In addition, “respect for the creator” is not misplaced in ethics or character education. In the study of comparative religion, the “myths, stories or theories regarding the birth or creation of the universe” are termed “cosmogony.” Eliade, The Encyclopedia of Religion, Macmillan, 1987, Vol. 4, p. 94. Cosmogonic or creation myths, stories and theories serve as a “background and context for thinking about” ethics or the “proper, appropriate and right conduct of a community.” Id. at 99. Thus, although beliefs may differ about creation, the subject itself supports character principles and ethics. Courts have recognized that part of the legitimate purpose of public education is teaching morals or values. See Mozert v. Hawkins County Bd. of Educ., 827 F.2d 1058, 1068 (6th Cir. 1987). See also Doe v. Beaumont Indep. Sch. Dist., 173 F.3d 274 (5th Cir. 1999) (although morals might be taught they cannot be taught by special panels of clergy brought in specifically for that purpose).

The case of Smith v. Bd. of Sch. Comm’rs, 827 F.2d 684 (11th Cir. 1987), is particularly instructive on this issue. Parents challenged Alabama’s textbooks on the ground that they had the effect of advancing “secular humanism” and disparaging religious beliefs. The Court of Appeals for the Eleventh Circuit held that a school curriculum that did not affirmatively balance “secular humanism” ideas with religious ideas did not violate the establishment clause. In the context of that holding, the court recognized the broad discretion given to schools to choose an appropriate curriculum and the premise that courts should not intervene unless “basic constitutional values are ‘directly and sharply implicate[d].’” 827 F.2d at 689. On the other hand, courts must give consideration to the influence that schools have over children requiring “scrupulous compliance with the establishment clause in public schools.” Smith, 827 F.2d at 689, quoting Epperson v. Arkansas, 393 U.S. 97, 104-05 (1986). In examining the textbooks at issue in Smith, the court found that they attempted to teach values such as “independent thought, tolerance of diverse views, self-respect, maturity, self-reliance and logical decision-making” and that that was an appropriate secular purpose. 827 F.2d at 689. The court also found that the mere fact that some of the values were “consistent with” either secular or theistic values did not constitute an unconstitutional advancement of religion. Id.

In the issue at hand, there is some consistency between the respect for the creator value and some religious beliefs. However, in my view those similarities are not sufficient to generate a finding that the statute is unconstitutional, to conclude it has the principal or primary effect of advancing or inhibiting religion as prohibited in Lemon, or to conclude that the statute endorses some religious views over others as prohibited in County of Allegheny v. ACLU, 492 U.S. 573, 592-93 (1989).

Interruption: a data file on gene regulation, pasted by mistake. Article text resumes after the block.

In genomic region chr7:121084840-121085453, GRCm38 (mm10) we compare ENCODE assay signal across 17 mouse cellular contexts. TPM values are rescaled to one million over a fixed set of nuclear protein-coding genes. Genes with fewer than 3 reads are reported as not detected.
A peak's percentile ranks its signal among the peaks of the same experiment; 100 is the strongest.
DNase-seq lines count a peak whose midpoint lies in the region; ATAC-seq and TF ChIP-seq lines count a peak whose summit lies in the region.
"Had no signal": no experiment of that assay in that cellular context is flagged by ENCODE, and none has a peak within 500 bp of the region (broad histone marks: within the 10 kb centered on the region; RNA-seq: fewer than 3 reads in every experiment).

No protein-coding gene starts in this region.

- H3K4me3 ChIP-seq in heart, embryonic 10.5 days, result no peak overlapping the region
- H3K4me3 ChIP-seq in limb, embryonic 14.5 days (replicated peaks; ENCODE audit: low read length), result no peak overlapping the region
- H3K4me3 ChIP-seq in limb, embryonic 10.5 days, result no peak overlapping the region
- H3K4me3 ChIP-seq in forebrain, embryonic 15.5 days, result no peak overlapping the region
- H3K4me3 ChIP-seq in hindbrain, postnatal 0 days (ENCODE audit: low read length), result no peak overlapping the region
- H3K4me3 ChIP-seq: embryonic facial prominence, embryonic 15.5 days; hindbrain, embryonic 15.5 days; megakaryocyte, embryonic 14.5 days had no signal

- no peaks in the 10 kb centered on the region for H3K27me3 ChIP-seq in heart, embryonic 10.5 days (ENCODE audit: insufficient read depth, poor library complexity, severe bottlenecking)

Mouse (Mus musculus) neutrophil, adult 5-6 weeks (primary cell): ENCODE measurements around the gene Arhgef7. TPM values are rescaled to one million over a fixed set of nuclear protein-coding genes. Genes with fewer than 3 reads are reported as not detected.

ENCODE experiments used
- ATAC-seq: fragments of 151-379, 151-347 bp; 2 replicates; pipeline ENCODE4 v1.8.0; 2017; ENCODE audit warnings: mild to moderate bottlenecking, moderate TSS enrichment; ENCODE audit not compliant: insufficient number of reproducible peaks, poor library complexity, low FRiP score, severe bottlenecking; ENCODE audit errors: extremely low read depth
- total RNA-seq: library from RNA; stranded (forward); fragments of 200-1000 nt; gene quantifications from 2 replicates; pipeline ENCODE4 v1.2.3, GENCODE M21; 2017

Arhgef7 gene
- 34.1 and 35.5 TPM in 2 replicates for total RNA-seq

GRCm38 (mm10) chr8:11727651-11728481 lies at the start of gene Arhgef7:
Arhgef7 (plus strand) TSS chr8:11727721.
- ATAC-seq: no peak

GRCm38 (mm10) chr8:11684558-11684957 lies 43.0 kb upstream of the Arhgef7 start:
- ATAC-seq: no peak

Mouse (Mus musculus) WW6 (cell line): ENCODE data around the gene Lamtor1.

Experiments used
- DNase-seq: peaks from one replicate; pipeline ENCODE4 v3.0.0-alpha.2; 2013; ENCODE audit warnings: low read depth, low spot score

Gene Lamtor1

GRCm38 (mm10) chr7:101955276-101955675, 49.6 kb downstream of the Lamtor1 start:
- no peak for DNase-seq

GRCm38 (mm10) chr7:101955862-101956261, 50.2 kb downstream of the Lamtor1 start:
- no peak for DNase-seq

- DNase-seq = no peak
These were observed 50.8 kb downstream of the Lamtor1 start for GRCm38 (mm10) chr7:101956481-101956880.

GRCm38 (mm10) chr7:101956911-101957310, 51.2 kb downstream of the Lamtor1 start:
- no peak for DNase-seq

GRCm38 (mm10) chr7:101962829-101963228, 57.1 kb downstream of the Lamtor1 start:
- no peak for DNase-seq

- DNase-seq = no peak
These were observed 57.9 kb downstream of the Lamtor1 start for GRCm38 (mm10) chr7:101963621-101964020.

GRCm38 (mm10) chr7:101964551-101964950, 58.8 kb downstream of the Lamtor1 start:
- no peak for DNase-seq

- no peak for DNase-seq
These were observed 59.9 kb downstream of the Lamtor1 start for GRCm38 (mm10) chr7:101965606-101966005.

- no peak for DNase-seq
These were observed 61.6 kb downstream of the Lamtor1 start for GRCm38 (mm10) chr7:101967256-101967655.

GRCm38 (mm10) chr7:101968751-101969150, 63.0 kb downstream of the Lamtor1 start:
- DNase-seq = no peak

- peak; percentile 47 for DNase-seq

I have reviewed the legislative history of the statute and I find no evidence of a religious purpose.5 Further, this does not appear to be in that category of cases in which the reviewing court found that the purpose was religious in spite of a denial of religious intent by the implementing authority. See Santa Fe Indep. Sch. Dist. v. Doe, __ U.S. __, 120 S. Ct. 2266 (2000) (student prayer at football games); Stone v. Graham, 449 U.S. 39, 41 (1980) (posting of Ten Commandments in public classroom).

As to the final Lemon consideration, whether the statute promotes excessive entanglement with religion, in my opinion it meets constitutional muster in that respect as well. In Lemon, the state statutes under consideration required extensive state regulation and monitoring in an attempt to insure that education paid for by state funds but delivered in church schools remained secular in nature. This was deemed to lead to “excessive entanglement.” Lemon, 403 U.S. at 621. The statute at issue here is not comparable. Further, the Supreme Court has held in the recent case of Agostini v. Felton, 521 U.S. 203 (1997) that the “excessive entanglement” prong of Lemon was only another means of determining whether there was an impermissible religious effect. Id. at 236. Accord Mitchell v. Helms, __U.S. __, 120 S. Ct. 2530 (2000).

Based on the above discussion and analysis, it is my official opinion that neither the provisions of O.C.G.A. § 20-2-145 nor those of O.C.G.A. § 50-3-4.1 are, on their face, in violation of the principles of separation of church and state in either the Georgia or the United States Constitution.

Prepared by:

Senior Assistant Attorney General

1This opinion does not reach the question of whether an “as applied” challenge against any particular school system might be successful. As noted in 1999 Op. Att’y Gen. 99-16, instruction in the classroom is controlled largely by the teacher and by the local school board. It is possible that the teaching of the character curriculum and national motto in a particular classroom may be implemented in such a manner that it generates a successful “as applied’ challenge. However, the statutes themselves are not facially violative of the establishment clause.

2The Georgia Constitution has several provisions dealing with the prohibition against the establishment of religion and freedom of religion. See GA. CONST. art I., § 2, 7; art. I, § 1, 2 and 4. The concept at issue here, however, is not aid to religion but rather is the prohibition against endorsing a particular religious belief in public schools and is protected by the provisions of GA. CONST. art. I, § 1, 4. See Wilkerson v. City of Rome, 152 Ga. 762 (1921).

3The Smith case emphasizes that some First Amendment cases have been decided without reference to the Lemon test. However, the Supreme Court has “´particularly relied on Lemon in every case involving the sensitive relationship between government and religion in the education of our children.’ Grand Rapids School District v. Ball, 473 U.S. 373, 383 . . . .” See also Santa Fe Indep. Sch. Dist. v. Doe, __ U.S. __, 120 S. Ct. 2266 (2000).

4That practice is authorized in public schools by O.C.G.A. § 50-3-4.1.

5O.C.G.A. § 20-2-145 was introduced as House Bill 393 and enacted at 1997 Ga. Laws 1386. The record of its passage through the Georgia General Assembly may be found in the House Journal at 258, 288, 670, 957, 2300, and 2632 and the Senate Journal at 607, 608, 1014, 1072, 1480, 1564 and 2012. The only significant legislative events are that there was a proposed amendment in the Senate to substitute “respect and tolerance for the diversity of religious beliefs” for the “respect for the creator” trait. That amendment was withdrawn and a severability provision was added. 1997 Georgia Senate Journal at 1564, 1565.